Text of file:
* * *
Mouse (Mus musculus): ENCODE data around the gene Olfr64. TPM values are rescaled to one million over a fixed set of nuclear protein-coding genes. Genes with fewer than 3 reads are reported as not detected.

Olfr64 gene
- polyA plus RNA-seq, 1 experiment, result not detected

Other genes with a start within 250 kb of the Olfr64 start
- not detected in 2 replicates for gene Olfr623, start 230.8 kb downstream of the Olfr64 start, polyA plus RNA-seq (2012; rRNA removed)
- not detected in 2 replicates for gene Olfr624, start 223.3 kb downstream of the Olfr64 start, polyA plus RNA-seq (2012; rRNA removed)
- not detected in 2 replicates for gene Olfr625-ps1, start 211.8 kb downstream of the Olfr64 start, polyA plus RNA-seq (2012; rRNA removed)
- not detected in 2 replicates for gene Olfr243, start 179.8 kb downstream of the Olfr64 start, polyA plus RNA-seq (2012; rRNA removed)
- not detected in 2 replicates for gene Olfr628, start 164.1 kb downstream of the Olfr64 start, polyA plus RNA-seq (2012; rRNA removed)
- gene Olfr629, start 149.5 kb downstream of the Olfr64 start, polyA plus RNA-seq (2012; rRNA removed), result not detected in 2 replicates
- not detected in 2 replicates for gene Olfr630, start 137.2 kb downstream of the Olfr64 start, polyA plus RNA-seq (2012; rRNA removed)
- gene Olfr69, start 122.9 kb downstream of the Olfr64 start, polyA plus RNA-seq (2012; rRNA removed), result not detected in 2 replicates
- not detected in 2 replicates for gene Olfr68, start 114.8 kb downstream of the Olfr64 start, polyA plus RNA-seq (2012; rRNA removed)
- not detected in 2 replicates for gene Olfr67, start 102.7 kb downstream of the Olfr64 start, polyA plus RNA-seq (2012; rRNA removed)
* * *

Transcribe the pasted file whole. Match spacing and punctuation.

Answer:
Mouse (Mus musculus): ENCODE data around the gene Olfr64. TPM values are rescaled to one million over a fixed set of nuclear protein-coding genes. Genes with fewer than 3 reads are reported as not detected.

Olfr64 gene
- polyA plus RNA-seq, 1 experiment, result not detected

Other genes with a start within 250 kb of the Olfr64 start
- not detected in 2 replicates for gene Olfr623, start 230.8 kb downstream of the Olfr64 start, polyA plus RNA-seq (2012; rRNA removed)
- not detected in 2 replicates for gene Olfr624, start 223.3 kb downstream of the Olfr64 start, polyA plus RNA-seq (2012; rRNA removed)
- not detected in 2 replicates for gene Olfr625-ps1, start 211.8 kb downstream of the Olfr64 start, polyA plus RNA-seq (2012; rRNA removed)
- not detected in 2 replicates for gene Olfr243, start 179.8 kb downstream of the Olfr64 start, polyA plus RNA-seq (2012; rRNA removed)
- not detected in 2 replicates for gene Olfr628, start 164.1 kb downstream of the Olfr64 start, polyA plus RNA-seq (2012; rRNA removed)
- gene Olfr629, start 149.5 kb downstream of the Olfr64 start, polyA plus RNA-seq (2012; rRNA removed), result not detected in 2 replicates
- not detected in 2 replicates for gene Olfr630, start 137.2 kb downstream of the Olfr64 start, polyA plus RNA-seq (2012; rRNA removed)
- gene Olfr69, start 122.9 kb downstream of the Olfr64 start, polyA plus RNA-seq (2012; rRNA removed), result not detected in 2 replicates
- not detected in 2 replicates for gene Olfr68, start 114.8 kb downstream of the Olfr64 start, polyA plus RNA-seq (2012; rRNA removed)
- not detected in 2 replicates for gene Olfr67, start 102.7 kb downstream of the Olfr64 start, polyA plus RNA-seq (2012; rRNA removed)